As a quiet young high school student, I had all the personality traits of a nerd, but lacked the mental horsepower to lay claim to the moniker. Siting in a class room, I found myself staring in horror at a gigantic model of a slide rule. Keuffel and Ester was the intimidating logo plastered on the mysterious looking device. Numbers on scales that moved laterally as the thing was expanded. I could not make heads or tails of it.
"Looks like a warning not to take physics class," I muttered to myself under my breath. Mr. Green, a beloved teacher overheard my mumblings and immediately disagreed. "You can learn how to do calculations with a slide rule if you put your mind to it. Anything worth while is worthy of your time and effort."
Mr. Green was one of my very best teachers. The concept of being a life long learner had yet to be recognized, but whatever the notion was called back then came through clearly in his lessons. He really was interested in my answers to physics problems and made tests interesting with references to Red Ryder BB guns and bowling ball pendulums.
To study waveforms, Mr. Green constructed home made ripple tanks and I spent more time admiring the elegant simplicity of his creation than learning about waves. The time and effort he invested in making physics interesting communicated the importance of learning. It's amazing how much easier it is to learn when the importance of the subject matter is recognized.
Yes, I did learn how to use that intimidating looking slide rule and can still recall the "C" scale is on the slide and the "D" scale is on the body....I think. At least my long term memory is clear as a bell, now if I can only recall what I ate for lunch. That's a post for another day.
In nursing school calculating dosages and solutions required lots of multiplication and division. I resurrected my old trusty slide rule and even taught a few of my classmates how to use it. They were impressed with my lickety-split calculations, but the real thanks belonged to Mr. Green.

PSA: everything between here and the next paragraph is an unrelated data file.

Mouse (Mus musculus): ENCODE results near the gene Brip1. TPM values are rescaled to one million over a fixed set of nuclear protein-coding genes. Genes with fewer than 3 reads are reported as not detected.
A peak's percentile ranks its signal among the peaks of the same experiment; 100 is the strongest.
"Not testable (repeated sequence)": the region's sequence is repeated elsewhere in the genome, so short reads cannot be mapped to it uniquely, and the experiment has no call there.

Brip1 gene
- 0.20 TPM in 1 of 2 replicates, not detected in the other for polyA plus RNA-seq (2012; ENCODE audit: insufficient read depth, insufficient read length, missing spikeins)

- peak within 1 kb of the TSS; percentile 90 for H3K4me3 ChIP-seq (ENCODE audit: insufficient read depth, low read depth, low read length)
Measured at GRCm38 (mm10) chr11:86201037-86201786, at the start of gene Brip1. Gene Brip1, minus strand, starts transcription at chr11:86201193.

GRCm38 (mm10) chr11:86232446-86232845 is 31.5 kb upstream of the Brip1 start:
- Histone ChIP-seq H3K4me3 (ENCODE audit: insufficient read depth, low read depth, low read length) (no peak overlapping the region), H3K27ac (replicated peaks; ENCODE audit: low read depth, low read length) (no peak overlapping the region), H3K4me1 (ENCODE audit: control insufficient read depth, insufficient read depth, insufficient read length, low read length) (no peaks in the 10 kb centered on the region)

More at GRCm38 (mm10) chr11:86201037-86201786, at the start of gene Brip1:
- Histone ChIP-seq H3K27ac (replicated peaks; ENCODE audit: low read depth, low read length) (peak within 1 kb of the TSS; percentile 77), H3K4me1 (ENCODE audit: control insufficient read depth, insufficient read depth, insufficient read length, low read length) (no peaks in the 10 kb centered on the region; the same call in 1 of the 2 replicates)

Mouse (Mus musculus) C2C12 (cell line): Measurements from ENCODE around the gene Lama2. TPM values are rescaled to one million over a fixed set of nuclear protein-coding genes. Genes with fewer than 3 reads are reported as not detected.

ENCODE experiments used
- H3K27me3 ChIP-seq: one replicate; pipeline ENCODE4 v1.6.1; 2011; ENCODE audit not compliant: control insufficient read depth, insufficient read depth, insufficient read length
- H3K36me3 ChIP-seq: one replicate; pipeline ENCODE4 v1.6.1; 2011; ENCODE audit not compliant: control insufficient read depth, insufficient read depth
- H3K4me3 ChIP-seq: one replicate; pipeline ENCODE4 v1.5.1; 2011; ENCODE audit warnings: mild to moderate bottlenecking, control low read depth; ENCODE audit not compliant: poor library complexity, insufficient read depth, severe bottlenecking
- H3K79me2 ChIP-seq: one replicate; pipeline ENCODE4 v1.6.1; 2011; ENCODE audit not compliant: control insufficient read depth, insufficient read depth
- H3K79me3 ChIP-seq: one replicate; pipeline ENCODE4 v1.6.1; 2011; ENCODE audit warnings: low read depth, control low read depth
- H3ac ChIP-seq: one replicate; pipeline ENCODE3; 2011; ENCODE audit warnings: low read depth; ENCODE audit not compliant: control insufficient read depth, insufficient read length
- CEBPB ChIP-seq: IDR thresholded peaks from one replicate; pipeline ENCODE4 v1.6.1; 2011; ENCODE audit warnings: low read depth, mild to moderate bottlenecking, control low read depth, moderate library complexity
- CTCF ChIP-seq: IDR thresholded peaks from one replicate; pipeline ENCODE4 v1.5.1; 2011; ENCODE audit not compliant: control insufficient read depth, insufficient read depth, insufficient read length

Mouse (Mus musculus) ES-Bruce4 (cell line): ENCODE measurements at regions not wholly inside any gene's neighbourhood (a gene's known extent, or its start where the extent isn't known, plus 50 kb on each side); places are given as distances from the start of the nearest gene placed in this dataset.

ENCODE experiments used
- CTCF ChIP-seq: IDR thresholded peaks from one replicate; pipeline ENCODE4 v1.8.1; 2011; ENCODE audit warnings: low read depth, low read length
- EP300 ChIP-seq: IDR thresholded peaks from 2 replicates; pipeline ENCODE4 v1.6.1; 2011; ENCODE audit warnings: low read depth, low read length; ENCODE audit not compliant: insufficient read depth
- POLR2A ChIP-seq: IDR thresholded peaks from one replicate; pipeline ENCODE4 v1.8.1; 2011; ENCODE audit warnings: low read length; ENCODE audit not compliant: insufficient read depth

Working from multiple instrument trays as a scrub nurse could really get my dander up, but I always thought of Mr. Green and reminded myself that I could learn how to manage the task, after all, I was able to master that blasted slide rule. Thanks, Mr. Green
My Dad was an engineer for Ford Motor Company. He used a slide rule daily at work. But he could do calculations in his head, and once I heard him talking in his sleep - I swear I'm not making this up - doing math problems. Anyway, I still have his slide rule. It is a total mystery to me.ReplyDelete
I knew how to use one at one time, but doubt that I would remember now. I totally related to your opening premise, "I had all the personality traits of a nerd, but lacked the mental horsepower". I think I may have overcome my social ineptness to a point too, but not completely. We all need more Mr. Greens in our formative years.ReplyDelete
Officer Cynical, maybe it's my advanced age, but somehow I would feel more secure driving one of those blue oval cars engineered by your Dad than these modern computer cars. Slide rules cannot be hacked.ReplyDelete
Jono, There is truth to that old adage that "nurses eat their young," and the operating room was a great feeding area. Nerds undergo a rapid metamorphis in this environment. It's a matter of survival. I think I wound up as a blowhard with the heart of a nerd. I was always worried about doing my best for patients.